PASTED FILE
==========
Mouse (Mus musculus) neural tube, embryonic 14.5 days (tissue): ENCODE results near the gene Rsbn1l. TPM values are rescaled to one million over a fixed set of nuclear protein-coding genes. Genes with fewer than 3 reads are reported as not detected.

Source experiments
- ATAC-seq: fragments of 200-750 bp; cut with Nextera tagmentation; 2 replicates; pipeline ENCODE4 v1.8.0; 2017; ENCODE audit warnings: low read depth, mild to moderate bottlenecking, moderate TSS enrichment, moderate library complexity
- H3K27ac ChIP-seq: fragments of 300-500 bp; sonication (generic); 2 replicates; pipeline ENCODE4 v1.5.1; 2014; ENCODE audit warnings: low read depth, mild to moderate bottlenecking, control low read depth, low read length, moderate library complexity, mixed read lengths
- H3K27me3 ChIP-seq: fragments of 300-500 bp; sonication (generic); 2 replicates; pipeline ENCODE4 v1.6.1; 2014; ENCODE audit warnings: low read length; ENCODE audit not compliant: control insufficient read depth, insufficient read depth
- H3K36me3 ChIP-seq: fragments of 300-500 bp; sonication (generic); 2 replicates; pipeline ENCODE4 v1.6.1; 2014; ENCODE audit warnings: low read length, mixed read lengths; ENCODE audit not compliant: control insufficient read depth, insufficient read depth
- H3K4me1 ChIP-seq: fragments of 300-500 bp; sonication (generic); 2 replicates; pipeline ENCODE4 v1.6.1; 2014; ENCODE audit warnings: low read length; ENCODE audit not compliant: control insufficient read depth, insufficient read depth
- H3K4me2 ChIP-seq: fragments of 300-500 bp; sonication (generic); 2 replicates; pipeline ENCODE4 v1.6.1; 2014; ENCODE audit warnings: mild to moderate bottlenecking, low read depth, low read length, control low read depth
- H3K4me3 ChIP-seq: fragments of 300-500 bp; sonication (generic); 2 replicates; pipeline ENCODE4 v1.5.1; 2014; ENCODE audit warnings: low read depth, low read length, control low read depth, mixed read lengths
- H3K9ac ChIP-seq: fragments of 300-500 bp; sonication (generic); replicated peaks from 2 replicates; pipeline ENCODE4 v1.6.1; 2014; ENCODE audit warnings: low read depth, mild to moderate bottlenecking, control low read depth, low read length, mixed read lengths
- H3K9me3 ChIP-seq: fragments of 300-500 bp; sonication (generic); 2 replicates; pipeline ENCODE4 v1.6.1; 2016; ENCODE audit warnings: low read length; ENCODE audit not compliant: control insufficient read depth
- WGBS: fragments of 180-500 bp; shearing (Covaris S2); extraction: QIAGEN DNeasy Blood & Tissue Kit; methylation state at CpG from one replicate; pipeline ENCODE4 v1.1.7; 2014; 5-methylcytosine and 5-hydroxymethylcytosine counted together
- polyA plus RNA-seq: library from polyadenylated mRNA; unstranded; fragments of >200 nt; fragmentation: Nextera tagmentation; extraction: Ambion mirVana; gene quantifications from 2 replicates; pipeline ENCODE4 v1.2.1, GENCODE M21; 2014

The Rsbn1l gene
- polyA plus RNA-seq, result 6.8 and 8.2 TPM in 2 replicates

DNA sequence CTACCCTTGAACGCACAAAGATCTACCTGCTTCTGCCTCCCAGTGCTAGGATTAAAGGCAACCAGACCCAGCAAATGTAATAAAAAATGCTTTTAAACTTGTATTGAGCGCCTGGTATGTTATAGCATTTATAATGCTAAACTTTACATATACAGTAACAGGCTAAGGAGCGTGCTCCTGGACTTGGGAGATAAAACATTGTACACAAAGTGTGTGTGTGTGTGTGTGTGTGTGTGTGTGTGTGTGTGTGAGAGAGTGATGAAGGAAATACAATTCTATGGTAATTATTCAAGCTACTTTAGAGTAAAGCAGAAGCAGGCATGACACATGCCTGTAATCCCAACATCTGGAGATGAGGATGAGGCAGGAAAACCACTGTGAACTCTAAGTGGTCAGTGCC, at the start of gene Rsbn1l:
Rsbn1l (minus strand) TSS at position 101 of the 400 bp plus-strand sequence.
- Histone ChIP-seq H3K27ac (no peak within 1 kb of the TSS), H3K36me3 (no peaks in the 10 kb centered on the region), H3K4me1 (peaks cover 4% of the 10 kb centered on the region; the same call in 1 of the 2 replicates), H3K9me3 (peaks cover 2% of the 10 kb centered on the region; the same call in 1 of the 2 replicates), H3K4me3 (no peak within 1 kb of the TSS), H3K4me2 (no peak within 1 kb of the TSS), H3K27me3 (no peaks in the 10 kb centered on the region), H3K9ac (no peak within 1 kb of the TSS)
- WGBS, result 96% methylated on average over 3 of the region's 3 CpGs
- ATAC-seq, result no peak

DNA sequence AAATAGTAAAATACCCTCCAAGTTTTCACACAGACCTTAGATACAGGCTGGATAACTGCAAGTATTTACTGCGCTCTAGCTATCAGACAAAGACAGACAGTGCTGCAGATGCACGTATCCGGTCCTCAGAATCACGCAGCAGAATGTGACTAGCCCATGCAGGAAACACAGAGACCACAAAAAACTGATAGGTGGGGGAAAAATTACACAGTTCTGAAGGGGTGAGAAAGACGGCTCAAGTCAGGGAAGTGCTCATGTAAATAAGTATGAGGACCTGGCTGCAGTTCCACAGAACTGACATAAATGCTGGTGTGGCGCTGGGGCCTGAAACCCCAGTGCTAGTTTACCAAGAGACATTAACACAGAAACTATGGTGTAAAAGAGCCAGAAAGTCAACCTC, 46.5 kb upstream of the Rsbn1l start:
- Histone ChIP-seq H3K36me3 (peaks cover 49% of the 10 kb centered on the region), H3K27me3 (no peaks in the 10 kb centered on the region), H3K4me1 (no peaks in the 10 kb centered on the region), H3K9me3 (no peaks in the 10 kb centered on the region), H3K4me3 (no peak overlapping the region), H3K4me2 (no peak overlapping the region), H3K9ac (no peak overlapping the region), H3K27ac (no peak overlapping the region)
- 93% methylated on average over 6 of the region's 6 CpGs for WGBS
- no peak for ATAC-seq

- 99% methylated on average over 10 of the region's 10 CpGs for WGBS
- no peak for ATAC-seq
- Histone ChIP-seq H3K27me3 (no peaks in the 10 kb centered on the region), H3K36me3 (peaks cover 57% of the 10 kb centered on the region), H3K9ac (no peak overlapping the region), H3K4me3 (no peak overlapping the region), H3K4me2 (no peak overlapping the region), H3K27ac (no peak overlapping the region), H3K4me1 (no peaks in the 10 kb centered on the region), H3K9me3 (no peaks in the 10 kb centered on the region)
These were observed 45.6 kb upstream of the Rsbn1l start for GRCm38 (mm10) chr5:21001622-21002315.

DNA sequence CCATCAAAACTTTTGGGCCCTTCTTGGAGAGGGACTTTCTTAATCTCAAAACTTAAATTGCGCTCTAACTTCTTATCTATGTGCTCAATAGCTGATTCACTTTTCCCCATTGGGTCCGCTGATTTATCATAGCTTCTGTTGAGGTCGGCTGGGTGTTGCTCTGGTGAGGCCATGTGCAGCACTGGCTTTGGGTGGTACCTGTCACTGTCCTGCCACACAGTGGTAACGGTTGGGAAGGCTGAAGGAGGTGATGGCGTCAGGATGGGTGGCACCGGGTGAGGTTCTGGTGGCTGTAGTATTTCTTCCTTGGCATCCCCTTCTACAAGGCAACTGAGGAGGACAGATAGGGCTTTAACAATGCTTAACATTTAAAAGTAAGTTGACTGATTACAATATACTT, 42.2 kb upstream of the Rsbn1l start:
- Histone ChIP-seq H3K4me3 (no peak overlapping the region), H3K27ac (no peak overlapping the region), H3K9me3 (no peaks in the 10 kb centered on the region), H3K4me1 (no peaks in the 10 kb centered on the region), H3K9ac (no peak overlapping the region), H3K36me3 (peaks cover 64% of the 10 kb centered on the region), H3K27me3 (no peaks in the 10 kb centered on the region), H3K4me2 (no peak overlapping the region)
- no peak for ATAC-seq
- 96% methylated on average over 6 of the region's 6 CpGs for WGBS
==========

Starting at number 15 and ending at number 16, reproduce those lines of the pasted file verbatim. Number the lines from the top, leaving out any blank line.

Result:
- polyA plus RNA-seq, result 6.8 and 8.2 TPM in 2 replicates

DNA sequence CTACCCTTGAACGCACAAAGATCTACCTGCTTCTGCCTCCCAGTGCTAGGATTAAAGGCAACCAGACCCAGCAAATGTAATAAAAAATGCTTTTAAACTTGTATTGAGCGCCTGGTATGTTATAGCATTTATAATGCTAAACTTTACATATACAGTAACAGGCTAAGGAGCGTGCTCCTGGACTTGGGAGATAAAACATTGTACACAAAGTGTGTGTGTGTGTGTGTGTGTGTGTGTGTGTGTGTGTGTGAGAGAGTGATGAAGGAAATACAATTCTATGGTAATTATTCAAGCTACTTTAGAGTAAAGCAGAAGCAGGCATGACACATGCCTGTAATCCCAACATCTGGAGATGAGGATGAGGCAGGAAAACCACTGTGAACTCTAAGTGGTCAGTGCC, at the start of gene Rsbn1l: